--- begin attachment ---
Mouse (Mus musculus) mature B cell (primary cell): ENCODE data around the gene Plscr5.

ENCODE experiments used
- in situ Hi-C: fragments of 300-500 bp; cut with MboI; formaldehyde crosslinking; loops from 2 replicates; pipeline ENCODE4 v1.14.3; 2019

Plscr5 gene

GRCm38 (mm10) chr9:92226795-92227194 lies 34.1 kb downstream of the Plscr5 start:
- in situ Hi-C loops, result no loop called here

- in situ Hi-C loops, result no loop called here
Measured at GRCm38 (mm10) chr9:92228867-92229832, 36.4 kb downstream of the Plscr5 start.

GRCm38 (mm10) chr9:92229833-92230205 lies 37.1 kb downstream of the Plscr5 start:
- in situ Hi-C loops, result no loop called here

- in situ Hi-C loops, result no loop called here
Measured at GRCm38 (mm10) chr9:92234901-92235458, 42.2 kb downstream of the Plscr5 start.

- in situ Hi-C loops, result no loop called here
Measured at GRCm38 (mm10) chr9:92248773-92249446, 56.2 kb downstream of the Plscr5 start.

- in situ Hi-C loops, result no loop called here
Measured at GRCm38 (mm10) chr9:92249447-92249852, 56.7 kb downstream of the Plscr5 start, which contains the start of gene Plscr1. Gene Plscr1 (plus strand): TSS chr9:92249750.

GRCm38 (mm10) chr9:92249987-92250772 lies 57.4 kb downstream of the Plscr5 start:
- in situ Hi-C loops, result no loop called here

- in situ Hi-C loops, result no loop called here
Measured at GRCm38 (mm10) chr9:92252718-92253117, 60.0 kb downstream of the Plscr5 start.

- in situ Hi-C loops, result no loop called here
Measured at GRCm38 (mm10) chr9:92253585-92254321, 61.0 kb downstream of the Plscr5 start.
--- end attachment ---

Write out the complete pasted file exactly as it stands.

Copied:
Mouse (Mus musculus) mature B cell (primary cell): ENCODE data around the gene Plscr5.

ENCODE experiments used
- in situ Hi-C: fragments of 300-500 bp; cut with MboI; formaldehyde crosslinking; loops from 2 replicates; pipeline ENCODE4 v1.14.3; 2019

Plscr5 gene

GRCm38 (mm10) chr9:92226795-92227194 lies 34.1 kb downstream of the Plscr5 start:
- in situ Hi-C loops, result no loop called here

- in situ Hi-C loops, result no loop called here
Measured at GRCm38 (mm10) chr9:92228867-92229832, 36.4 kb downstream of the Plscr5 start.

GRCm38 (mm10) chr9:92229833-92230205 lies 37.1 kb downstream of the Plscr5 start:
- in situ Hi-C loops, result no loop called here

- in situ Hi-C loops, result no loop called here
Measured at GRCm38 (mm10) chr9:92234901-92235458, 42.2 kb downstream of the Plscr5 start.

- in situ Hi-C loops, result no loop called here
Measured at GRCm38 (mm10) chr9:92248773-92249446, 56.2 kb downstream of the Plscr5 start.

- in situ Hi-C loops, result no loop called here
Measured at GRCm38 (mm10) chr9:92249447-92249852, 56.7 kb downstream of the Plscr5 start, which contains the start of gene Plscr1. Gene Plscr1 (plus strand): TSS chr9:92249750.

GRCm38 (mm10) chr9:92249987-92250772 lies 57.4 kb downstream of the Plscr5 start:
- in situ Hi-C loops, result no loop called here

- in situ Hi-C loops, result no loop called here
Measured at GRCm38 (mm10) chr9:92252718-92253117, 60.0 kb downstream of the Plscr5 start.

- in situ Hi-C loops, result no loop called here
Measured at GRCm38 (mm10) chr9:92253585-92254321, 61.0 kb downstream of the Plscr5 start.